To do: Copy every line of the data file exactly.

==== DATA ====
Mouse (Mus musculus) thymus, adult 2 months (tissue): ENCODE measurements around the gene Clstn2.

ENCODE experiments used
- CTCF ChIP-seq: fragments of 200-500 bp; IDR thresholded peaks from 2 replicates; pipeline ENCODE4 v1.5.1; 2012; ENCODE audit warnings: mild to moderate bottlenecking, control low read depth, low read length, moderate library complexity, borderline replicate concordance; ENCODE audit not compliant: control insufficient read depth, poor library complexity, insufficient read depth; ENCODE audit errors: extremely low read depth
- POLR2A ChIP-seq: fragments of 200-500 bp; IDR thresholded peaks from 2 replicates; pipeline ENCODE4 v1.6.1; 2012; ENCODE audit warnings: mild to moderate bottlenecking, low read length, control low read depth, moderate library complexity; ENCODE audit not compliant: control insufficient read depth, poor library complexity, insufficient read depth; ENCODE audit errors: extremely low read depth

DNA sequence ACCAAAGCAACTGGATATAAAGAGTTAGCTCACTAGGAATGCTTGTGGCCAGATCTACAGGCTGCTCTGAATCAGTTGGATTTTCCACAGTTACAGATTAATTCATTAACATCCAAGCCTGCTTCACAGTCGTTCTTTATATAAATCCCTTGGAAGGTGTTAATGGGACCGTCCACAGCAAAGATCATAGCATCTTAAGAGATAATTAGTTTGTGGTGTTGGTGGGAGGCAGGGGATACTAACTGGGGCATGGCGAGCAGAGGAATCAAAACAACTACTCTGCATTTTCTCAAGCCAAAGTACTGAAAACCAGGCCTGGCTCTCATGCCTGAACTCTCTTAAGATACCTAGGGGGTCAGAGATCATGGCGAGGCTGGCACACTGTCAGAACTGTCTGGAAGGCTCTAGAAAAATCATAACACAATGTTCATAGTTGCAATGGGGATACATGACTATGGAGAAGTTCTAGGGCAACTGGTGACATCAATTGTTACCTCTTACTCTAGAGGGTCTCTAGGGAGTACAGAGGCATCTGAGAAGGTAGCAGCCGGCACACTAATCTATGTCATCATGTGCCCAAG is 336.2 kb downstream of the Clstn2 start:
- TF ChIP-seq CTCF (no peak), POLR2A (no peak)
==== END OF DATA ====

Mouse (Mus musculus) thymus, adult 2 months (tissue): ENCODE measurements around the gene Clstn2.

ENCODE experiments used
- CTCF ChIP-seq: fragments of 200-500 bp; IDR thresholded peaks from 2 replicates; pipeline ENCODE4 v1.5.1; 2012; ENCODE audit warnings: mild to moderate bottlenecking, control low read depth, low read length, moderate library complexity, borderline replicate concordance; ENCODE audit not compliant: control insufficient read depth, poor library complexity, insufficient read depth; ENCODE audit errors: extremely low read depth
- POLR2A ChIP-seq: fragments of 200-500 bp; IDR thresholded peaks from 2 replicates; pipeline ENCODE4 v1.6.1; 2012; ENCODE audit warnings: mild to moderate bottlenecking, low read length, control low read depth, moderate library complexity; ENCODE audit not compliant: control insufficient read depth, poor library complexity, insufficient read depth; ENCODE audit errors: extremely low read depth

DNA sequence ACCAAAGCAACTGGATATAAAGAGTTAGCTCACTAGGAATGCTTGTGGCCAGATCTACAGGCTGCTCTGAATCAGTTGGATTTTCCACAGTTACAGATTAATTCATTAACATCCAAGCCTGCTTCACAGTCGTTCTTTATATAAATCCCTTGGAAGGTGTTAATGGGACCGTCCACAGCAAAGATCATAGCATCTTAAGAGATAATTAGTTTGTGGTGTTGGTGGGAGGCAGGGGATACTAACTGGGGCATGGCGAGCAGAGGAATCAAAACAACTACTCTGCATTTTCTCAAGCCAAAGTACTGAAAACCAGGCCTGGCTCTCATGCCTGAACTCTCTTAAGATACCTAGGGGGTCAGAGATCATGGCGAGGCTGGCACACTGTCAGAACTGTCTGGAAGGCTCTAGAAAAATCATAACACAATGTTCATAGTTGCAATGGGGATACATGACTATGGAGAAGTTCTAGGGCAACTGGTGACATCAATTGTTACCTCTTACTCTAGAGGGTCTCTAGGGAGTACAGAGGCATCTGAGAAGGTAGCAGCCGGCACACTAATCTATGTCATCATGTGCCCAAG is 336.2 kb downstream of the Clstn2 start:
- TF ChIP-seq CTCF (no peak), POLR2A (no peak)